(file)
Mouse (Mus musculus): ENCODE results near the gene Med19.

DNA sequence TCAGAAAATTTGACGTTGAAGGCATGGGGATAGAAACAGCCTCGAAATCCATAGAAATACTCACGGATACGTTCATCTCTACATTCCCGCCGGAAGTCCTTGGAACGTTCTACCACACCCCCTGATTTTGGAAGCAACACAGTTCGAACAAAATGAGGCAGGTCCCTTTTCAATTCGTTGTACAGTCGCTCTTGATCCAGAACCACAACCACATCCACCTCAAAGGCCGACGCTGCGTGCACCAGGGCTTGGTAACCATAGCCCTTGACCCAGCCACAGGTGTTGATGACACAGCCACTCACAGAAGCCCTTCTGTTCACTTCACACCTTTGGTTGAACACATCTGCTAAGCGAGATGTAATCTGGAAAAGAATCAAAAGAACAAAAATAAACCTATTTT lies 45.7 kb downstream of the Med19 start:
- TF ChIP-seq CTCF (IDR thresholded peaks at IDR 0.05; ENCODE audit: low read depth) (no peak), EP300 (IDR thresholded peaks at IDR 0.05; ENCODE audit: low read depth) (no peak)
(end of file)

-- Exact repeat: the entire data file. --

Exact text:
Mouse (Mus musculus): ENCODE results near the gene Med19.

DNA sequence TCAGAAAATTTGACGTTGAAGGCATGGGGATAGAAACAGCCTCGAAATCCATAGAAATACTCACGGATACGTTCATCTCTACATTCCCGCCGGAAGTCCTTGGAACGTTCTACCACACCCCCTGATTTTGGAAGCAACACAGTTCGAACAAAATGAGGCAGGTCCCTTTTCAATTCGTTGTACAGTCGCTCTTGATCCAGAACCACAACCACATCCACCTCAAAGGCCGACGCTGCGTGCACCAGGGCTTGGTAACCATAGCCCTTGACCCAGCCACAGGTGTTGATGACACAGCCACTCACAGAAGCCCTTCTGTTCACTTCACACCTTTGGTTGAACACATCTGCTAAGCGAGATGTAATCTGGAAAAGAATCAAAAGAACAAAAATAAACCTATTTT lies 45.7 kb downstream of the Med19 start:
- TF ChIP-seq CTCF (IDR thresholded peaks at IDR 0.05; ENCODE audit: low read depth) (no peak), EP300 (IDR thresholded peaks at IDR 0.05; ENCODE audit: low read depth) (no peak)